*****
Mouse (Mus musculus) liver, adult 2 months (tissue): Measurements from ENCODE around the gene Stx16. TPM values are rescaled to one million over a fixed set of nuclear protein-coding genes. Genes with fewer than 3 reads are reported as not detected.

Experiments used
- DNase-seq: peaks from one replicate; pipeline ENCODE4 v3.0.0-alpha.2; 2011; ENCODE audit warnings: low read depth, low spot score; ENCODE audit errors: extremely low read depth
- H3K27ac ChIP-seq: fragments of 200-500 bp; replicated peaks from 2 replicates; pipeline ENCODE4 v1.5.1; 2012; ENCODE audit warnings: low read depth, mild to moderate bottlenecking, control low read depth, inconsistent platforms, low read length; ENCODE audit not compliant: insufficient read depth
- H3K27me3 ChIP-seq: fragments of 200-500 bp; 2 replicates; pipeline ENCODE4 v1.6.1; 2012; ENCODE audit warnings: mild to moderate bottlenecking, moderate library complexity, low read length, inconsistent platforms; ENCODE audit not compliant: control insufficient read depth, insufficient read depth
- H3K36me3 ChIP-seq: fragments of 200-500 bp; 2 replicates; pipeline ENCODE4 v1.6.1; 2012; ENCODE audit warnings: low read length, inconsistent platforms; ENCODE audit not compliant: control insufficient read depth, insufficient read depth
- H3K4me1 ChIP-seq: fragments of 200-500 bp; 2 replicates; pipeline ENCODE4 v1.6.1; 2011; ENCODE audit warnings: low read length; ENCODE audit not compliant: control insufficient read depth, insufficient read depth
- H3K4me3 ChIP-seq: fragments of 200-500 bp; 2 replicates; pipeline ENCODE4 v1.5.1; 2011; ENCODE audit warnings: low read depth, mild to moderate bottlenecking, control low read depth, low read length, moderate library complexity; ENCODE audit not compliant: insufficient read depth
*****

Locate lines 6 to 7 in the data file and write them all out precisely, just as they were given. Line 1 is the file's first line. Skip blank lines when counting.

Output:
- H3K36me3 ChIP-seq: fragments of 200-500 bp; 2 replicates; pipeline ENCODE4 v1.6.1; 2012; ENCODE audit warnings: low read length, inconsistent platforms; ENCODE audit not compliant: control insufficient read depth, insufficient read depth
- H3K4me1 ChIP-seq: fragments of 200-500 bp; 2 replicates; pipeline ENCODE4 v1.6.1; 2011; ENCODE audit warnings: low read length; ENCODE audit not compliant: control insufficient read depth, insufficient read depth